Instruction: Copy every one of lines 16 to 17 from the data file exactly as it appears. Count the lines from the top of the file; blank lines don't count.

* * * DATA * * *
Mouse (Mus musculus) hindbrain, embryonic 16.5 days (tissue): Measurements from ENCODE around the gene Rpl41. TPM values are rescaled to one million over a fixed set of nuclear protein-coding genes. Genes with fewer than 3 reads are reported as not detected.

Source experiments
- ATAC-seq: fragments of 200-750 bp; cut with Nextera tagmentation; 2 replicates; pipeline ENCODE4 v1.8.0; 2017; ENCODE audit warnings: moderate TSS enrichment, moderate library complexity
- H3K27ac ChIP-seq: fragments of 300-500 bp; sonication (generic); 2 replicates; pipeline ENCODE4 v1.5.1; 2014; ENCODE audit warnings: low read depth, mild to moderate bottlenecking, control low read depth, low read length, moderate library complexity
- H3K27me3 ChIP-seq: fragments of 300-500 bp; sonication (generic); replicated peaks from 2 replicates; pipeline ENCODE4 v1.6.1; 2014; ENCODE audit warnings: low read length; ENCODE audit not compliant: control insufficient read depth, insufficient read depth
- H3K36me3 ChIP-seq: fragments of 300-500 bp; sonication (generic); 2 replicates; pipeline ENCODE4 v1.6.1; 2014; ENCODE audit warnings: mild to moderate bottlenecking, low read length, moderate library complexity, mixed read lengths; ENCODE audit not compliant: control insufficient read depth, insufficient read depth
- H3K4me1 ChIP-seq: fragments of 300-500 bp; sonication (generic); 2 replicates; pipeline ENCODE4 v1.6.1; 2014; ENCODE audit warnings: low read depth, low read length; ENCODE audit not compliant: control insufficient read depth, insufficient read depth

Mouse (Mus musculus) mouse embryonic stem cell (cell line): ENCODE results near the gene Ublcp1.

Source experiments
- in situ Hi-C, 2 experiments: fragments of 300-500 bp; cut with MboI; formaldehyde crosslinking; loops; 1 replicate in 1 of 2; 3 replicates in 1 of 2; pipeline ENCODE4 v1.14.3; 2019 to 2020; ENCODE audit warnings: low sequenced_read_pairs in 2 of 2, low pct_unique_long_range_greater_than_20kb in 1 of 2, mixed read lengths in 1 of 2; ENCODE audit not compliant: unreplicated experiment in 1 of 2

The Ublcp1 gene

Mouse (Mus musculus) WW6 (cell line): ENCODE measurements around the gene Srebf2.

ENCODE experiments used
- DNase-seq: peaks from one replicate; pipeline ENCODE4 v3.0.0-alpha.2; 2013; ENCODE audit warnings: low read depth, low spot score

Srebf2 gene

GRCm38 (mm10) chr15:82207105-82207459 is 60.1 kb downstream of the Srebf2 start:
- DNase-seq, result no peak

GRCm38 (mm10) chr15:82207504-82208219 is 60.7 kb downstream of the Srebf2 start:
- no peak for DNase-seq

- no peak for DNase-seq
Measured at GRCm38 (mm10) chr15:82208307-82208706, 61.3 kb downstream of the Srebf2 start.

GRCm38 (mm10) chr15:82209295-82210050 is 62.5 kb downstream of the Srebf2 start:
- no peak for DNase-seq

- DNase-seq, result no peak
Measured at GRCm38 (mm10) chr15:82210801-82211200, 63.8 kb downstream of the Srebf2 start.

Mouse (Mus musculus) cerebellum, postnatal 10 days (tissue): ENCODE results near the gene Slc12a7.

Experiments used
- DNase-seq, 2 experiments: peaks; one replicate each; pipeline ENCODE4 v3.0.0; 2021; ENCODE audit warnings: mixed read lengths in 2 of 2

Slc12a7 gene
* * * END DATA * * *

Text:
GRCm38 (mm10) chr15:82207105-82207459 is 60.1 kb downstream of the Srebf2 start:
- DNase-seq, result no peak